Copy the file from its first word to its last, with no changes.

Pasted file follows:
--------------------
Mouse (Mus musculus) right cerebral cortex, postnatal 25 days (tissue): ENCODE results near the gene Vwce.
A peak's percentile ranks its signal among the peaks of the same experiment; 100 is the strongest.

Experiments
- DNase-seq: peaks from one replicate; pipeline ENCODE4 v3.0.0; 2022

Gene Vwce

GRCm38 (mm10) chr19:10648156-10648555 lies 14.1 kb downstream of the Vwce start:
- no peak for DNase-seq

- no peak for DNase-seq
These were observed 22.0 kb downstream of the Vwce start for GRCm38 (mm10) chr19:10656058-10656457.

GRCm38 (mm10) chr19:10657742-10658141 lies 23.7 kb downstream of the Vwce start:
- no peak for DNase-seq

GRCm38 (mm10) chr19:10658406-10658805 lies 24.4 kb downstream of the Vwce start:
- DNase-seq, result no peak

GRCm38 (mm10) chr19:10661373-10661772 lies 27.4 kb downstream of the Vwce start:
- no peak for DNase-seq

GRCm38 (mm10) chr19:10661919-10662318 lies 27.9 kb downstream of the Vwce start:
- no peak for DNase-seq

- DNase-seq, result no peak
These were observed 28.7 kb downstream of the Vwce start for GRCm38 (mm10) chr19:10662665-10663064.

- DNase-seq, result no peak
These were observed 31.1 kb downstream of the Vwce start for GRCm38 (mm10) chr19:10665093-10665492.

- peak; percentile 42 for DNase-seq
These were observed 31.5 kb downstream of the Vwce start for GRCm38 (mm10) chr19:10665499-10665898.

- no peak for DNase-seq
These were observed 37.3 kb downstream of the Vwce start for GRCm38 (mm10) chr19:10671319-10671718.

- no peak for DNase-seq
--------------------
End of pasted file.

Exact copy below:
Mouse (Mus musculus) right cerebral cortex, postnatal 25 days (tissue): ENCODE results near the gene Vwce.
A peak's percentile ranks its signal among the peaks of the same experiment; 100 is the strongest.

Experiments
- DNase-seq: peaks from one replicate; pipeline ENCODE4 v3.0.0; 2022

Gene Vwce

GRCm38 (mm10) chr19:10648156-10648555 lies 14.1 kb downstream of the Vwce start:
- no peak for DNase-seq

- no peak for DNase-seq
These were observed 22.0 kb downstream of the Vwce start for GRCm38 (mm10) chr19:10656058-10656457.

GRCm38 (mm10) chr19:10657742-10658141 lies 23.7 kb downstream of the Vwce start:
- no peak for DNase-seq

GRCm38 (mm10) chr19:10658406-10658805 lies 24.4 kb downstream of the Vwce start:
- DNase-seq, result no peak

GRCm38 (mm10) chr19:10661373-10661772 lies 27.4 kb downstream of the Vwce start:
- no peak for DNase-seq

GRCm38 (mm10) chr19:10661919-10662318 lies 27.9 kb downstream of the Vwce start:
- no peak for DNase-seq

- DNase-seq, result no peak
These were observed 28.7 kb downstream of the Vwce start for GRCm38 (mm10) chr19:10662665-10663064.

- DNase-seq, result no peak
These were observed 31.1 kb downstream of the Vwce start for GRCm38 (mm10) chr19:10665093-10665492.

- peak; percentile 42 for DNase-seq
These were observed 31.5 kb downstream of the Vwce start for GRCm38 (mm10) chr19:10665499-10665898.

- no peak for DNase-seq
These were observed 37.3 kb downstream of the Vwce start for GRCm38 (mm10) chr19:10671319-10671718.

- no peak for DNase-seq